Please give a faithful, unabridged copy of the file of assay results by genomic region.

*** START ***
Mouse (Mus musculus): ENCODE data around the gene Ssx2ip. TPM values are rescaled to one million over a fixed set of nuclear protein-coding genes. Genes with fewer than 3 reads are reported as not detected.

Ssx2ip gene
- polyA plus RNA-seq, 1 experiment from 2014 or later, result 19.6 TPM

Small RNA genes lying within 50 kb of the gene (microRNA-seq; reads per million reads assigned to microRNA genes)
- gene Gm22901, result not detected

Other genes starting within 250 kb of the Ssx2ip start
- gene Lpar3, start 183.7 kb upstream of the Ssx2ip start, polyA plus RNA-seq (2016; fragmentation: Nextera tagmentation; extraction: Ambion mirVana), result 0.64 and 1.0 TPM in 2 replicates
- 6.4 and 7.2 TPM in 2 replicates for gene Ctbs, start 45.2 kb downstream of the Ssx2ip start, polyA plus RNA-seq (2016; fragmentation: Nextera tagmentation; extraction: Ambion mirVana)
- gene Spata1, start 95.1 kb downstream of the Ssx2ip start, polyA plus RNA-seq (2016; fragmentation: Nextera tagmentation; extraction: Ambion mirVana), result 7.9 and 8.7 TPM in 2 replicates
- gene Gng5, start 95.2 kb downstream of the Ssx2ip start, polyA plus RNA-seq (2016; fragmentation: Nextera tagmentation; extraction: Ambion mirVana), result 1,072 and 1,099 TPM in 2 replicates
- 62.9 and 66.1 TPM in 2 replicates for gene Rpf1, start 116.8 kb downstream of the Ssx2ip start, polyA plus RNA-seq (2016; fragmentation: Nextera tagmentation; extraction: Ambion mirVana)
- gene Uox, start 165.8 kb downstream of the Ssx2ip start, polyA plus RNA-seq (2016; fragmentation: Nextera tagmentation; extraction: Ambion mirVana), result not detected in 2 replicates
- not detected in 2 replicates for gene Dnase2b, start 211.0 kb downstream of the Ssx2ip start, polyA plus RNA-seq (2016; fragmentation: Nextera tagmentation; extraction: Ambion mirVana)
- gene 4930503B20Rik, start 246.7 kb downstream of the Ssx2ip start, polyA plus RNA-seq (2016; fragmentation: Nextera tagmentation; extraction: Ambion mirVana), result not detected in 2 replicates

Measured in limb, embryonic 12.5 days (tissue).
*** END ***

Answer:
Mouse (Mus musculus): ENCODE data around the gene Ssx2ip. TPM values are rescaled to one million over a fixed set of nuclear protein-coding genes. Genes with fewer than 3 reads are reported as not detected.

Ssx2ip gene
- polyA plus RNA-seq, 1 experiment from 2014 or later, result 19.6 TPM

Small RNA genes lying within 50 kb of the gene (microRNA-seq; reads per million reads assigned to microRNA genes)
- gene Gm22901, result not detected

Other genes starting within 250 kb of the Ssx2ip start
- gene Lpar3, start 183.7 kb upstream of the Ssx2ip start, polyA plus RNA-seq (2016; fragmentation: Nextera tagmentation; extraction: Ambion mirVana), result 0.64 and 1.0 TPM in 2 replicates
- 6.4 and 7.2 TPM in 2 replicates for gene Ctbs, start 45.2 kb downstream of the Ssx2ip start, polyA plus RNA-seq (2016; fragmentation: Nextera tagmentation; extraction: Ambion mirVana)
- gene Spata1, start 95.1 kb downstream of the Ssx2ip start, polyA plus RNA-seq (2016; fragmentation: Nextera tagmentation; extraction: Ambion mirVana), result 7.9 and 8.7 TPM in 2 replicates
- gene Gng5, start 95.2 kb downstream of the Ssx2ip start, polyA plus RNA-seq (2016; fragmentation: Nextera tagmentation; extraction: Ambion mirVana), result 1,072 and 1,099 TPM in 2 replicates
- 62.9 and 66.1 TPM in 2 replicates for gene Rpf1, start 116.8 kb downstream of the Ssx2ip start, polyA plus RNA-seq (2016; fragmentation: Nextera tagmentation; extraction: Ambion mirVana)
- gene Uox, start 165.8 kb downstream of the Ssx2ip start, polyA plus RNA-seq (2016; fragmentation: Nextera tagmentation; extraction: Ambion mirVana), result not detected in 2 replicates
- not detected in 2 replicates for gene Dnase2b, start 211.0 kb downstream of the Ssx2ip start, polyA plus RNA-seq (2016; fragmentation: Nextera tagmentation; extraction: Ambion mirVana)
- gene 4930503B20Rik, start 246.7 kb downstream of the Ssx2ip start, polyA plus RNA-seq (2016; fragmentation: Nextera tagmentation; extraction: Ambion mirVana), result not detected in 2 replicates

Measured in limb, embryonic 12.5 days (tissue).